I have a working DVD / TV setup on a Debian box. I got it working one weekend about a year ago, then copied the entire root partition to a safe place on the drive. I boot that whenever I want to watch movies or TV (I can plug a VCR directly into my projector, but the PC does a better job of resampling from NTSC to 800x600).. I refuse to upgrade anything on that partition, because I know SOMETHING will break.

    • confuseme says:

      Yeah, I've been using apt-rpm on my RH 8.0 machine at work for a few months now, and it's been great; much better than the steaming heap of crap that is up2date.

      What gstreamer is doing is still totally stupid, though. Requiring users to install and learn a new package management system just to install your binaries is a terrible idea, assuming you actually want anyone to use your software. Also, in order for apt-rpm to work, doesn't there have to be at least one RPM somewhere? Any sane person would provide a link to it on the downloads page.

      • scjody says:

        Yes, they could provide instructions for installing without apt-rpm, but they would be something like "download all the RPMs in this directory, try and install XXXX.rpm, see what it needs, add that, repeat". Also, many of the things you have to add would come from whatever version of RedHat you have, so you would need a local copy of those, or you would need to download some of them manually. It sucks, but that's what you get when your distribution doesn't provide a real dependency solver. I really don't understand why they don't.. apt-rpm works, and it would take relatively little effort to write a better GUI for it than up2date.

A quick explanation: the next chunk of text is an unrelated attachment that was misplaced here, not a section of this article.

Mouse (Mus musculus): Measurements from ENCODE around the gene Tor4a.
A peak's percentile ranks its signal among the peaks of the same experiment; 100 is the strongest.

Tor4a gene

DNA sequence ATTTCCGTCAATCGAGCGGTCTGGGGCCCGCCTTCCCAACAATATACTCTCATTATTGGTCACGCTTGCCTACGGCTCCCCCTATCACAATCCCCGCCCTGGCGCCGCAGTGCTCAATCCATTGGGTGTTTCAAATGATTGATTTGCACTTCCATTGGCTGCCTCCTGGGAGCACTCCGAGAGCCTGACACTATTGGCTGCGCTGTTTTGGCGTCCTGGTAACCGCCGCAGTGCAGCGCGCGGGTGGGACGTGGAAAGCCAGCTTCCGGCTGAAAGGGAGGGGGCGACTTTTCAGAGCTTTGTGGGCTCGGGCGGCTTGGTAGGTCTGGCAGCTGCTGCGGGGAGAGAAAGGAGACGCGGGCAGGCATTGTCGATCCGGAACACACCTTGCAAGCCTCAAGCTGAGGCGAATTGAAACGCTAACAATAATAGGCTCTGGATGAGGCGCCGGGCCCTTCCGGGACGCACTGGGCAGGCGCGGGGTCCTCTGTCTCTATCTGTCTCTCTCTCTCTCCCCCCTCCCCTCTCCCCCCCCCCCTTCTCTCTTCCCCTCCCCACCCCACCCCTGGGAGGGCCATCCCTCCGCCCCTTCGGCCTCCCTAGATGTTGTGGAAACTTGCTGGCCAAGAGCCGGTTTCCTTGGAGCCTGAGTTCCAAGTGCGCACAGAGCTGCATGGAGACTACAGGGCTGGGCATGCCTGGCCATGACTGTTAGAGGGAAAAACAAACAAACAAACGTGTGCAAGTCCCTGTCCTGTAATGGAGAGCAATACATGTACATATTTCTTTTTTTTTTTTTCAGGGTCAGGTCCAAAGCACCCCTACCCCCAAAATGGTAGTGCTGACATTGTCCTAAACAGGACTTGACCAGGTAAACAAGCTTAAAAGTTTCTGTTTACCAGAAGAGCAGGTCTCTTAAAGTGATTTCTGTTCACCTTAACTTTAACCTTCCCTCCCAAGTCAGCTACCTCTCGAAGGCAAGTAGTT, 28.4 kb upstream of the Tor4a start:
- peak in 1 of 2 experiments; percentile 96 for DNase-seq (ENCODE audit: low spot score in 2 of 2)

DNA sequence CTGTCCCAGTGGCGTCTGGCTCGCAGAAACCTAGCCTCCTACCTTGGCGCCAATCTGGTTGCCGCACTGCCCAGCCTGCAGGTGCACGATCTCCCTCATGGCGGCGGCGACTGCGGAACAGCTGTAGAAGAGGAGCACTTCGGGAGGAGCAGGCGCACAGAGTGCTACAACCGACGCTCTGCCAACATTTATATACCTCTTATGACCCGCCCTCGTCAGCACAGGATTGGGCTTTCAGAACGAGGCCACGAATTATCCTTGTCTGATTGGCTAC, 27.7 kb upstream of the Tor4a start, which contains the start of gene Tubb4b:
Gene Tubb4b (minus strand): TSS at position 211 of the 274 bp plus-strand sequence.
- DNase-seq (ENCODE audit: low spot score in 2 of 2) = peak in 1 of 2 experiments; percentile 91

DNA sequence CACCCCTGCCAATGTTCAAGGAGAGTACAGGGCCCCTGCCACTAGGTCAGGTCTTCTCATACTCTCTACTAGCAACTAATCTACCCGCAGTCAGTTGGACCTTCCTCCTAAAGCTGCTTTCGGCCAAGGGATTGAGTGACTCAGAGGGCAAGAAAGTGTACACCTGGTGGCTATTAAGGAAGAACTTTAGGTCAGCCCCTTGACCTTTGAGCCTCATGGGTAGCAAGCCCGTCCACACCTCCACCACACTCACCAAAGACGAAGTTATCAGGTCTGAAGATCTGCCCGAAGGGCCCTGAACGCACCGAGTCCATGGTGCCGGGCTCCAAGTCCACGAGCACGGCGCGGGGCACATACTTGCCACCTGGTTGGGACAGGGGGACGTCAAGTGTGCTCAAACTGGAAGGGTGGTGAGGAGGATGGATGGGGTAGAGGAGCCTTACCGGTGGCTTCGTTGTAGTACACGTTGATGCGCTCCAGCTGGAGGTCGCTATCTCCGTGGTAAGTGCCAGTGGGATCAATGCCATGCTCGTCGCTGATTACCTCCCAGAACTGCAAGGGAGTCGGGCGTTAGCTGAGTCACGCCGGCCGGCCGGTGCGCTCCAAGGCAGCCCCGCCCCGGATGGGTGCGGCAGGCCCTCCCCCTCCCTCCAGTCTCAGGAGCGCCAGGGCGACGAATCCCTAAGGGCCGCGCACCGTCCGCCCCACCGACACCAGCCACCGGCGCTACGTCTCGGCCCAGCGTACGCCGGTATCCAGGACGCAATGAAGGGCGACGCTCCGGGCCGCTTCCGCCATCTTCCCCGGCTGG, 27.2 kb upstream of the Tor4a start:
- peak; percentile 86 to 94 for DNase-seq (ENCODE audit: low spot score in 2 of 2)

I'm responsible for the process [submit a blank email if you use that link] used to install OEone HomeBase DESKTOP, and what it does is send out an installer program that uses Ximian's Red Carpet library to solve dependencies then install. Unfortunately, for a sufficiently complex piece of Linux software, that or apt-rpm is the only way to go, and the Red Carpet approach took me several weeks of hacking. I have seen developers try to install our software by solving dependencies manually, for example if the packages in our internal prerelease RPM repository don't work, and they always give up and wait until the internal repository is fixed.

  8. waider says:

    Just tossing another two cents down this bottomless well (Hey! There's no floor in here!): the xine RPMs distributed on are the shit. For RedHat 7.x or 8. The only problem (hah, there's always something) is that you need to install aalib on top of everything else that Xine would conceivably require - presumably so you can, if you so choose, watch your DVD in a terminal window as ASCII art. That aside, the RPMs include full CSS support and the d5d plugin which provides you with menu support which only occasionally gets so fucked up that you have to kill the player from the console you started it in.

    Oh, and if you run magicdev or similar autoplay goofiness, just configure said goofiness to do "xine -f -p dvd5://" when you insert a DVD.

    For bonus points, throw Indeo dlls somewhere it can see them and you can play Indeo-codec videos. It can handle some other windows-originated codecs as well, but I've not had a need to find out thanks to Codeweavers' Crossover plugin.

  9. polywogsys says:

    This is an excellent post. This is what happens when you have geeks design a UI.

  10. schoschie says:

    B... but... where did it go? The video, it's not there. :(